Nanking Cherry (Prunus Tomentosa) is considered a bush cherry because of how they grow and thrive in hardy zones throughout the country that falls in a hardiness zone of 3-7. A Nanking Bush Cherry will do best in full sun and can grow a foot or two years. These cherry bushes will grow six to ten feet tall without being trimmed and expand around fifteen feet wide once fully mature.
If you are wanting the Nanking Cherry to act as a hedge, it is important to keep it trim-backed and shaped, or else it will continue to grow taller and taller. The Downy Cherry has a steady growth rate and typically grows in height by a foot or two every year.
Regarding soil conditions, Nanking Cherries are not very particular and can grow in a variety of soil types. Like most plants and trees, Nanking Cherries do best when they are in well-draining soil, but they are also tolerant of drought conditions.
If you plant your Nanking cherry trees early enough in the season and allow them some time to get stronger, you may get fruit within the first year. Most of the time, these shrubs will produce up to eight quarts of fruit in their second year and continue on without much-added maintenance.
Where to buy Nanking Cherries?
Nanking Cherries are a unique and purposeful addition to any yard or home garden. If you are wanting to create a hedge out of Nanking Cherries, you will need to find multiple plants to place together. While many local nurseries will likely carry these shrubs, it may be easiest to buy online from Nature Hills Nursery to have all of your cherry bushes sent straight to your home. Add a few to your cart, and you will be on your way to crafting the perfect backyard orchard.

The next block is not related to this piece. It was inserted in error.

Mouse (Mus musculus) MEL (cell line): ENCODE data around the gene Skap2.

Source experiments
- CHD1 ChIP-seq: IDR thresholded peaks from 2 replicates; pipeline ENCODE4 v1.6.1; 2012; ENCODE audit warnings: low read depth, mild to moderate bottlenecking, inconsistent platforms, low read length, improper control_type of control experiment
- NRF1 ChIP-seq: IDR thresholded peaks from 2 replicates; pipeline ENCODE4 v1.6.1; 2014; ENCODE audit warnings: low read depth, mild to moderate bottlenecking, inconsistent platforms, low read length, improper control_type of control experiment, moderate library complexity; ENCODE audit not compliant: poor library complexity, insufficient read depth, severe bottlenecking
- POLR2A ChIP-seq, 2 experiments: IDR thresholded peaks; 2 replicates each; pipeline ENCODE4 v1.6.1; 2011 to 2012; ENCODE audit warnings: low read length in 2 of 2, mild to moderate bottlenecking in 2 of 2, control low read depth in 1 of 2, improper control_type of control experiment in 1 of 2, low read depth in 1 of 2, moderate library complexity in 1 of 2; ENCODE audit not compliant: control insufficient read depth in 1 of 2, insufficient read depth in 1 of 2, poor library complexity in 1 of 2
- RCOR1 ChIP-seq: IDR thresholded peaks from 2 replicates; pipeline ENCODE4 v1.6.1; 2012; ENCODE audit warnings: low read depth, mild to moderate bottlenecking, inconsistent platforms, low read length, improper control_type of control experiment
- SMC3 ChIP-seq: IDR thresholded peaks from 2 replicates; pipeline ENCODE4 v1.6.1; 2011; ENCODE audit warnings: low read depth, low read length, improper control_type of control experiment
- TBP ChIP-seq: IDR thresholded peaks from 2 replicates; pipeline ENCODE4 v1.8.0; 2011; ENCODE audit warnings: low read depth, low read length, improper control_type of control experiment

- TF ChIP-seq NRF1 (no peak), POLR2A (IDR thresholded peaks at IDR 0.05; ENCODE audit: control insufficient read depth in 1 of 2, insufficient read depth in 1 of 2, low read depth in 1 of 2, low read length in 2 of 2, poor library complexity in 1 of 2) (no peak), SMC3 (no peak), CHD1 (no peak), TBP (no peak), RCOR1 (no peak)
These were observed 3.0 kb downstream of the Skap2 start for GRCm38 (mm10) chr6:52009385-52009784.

Does Nanking cherry need a pollinator?
Yes, unlike the Montmorency cherry, Nanking Dwarf Cherry trees must have a pollinator to be successful.
Nanking Cherries may go by many names, including Bush Cherry, Dwarf Cherry, Mancuh Cherry, Mountain Cherry, and more, but no matter what they are called, they pack a lot of flavor inside a small fruit.
These shrubs thrive in hardiness zones 3-7, which cover most of the country and are highly adaptable to different soils. Nanking cherry trees have been known to survive drought-like conditions and be immensely cold-hardy.
For home gardeners and experts alike, a Nanking cherry provides a significant harvest from a smaller-sized shrub. The Nanking cherry is also practically disease resistant too, making this shrub almost too good to be true.
Fruit trees are an amazing choice for your home and a low maintenance one that gives you fresh fruit every year without much work on our end is an absolute win-win. A Downy Cherry may be the answer to what fruit tree you need to buy next.
Excited for more cherry content? Then visit our cherry page for more planting tips, growing guides, recipe ideas, and more!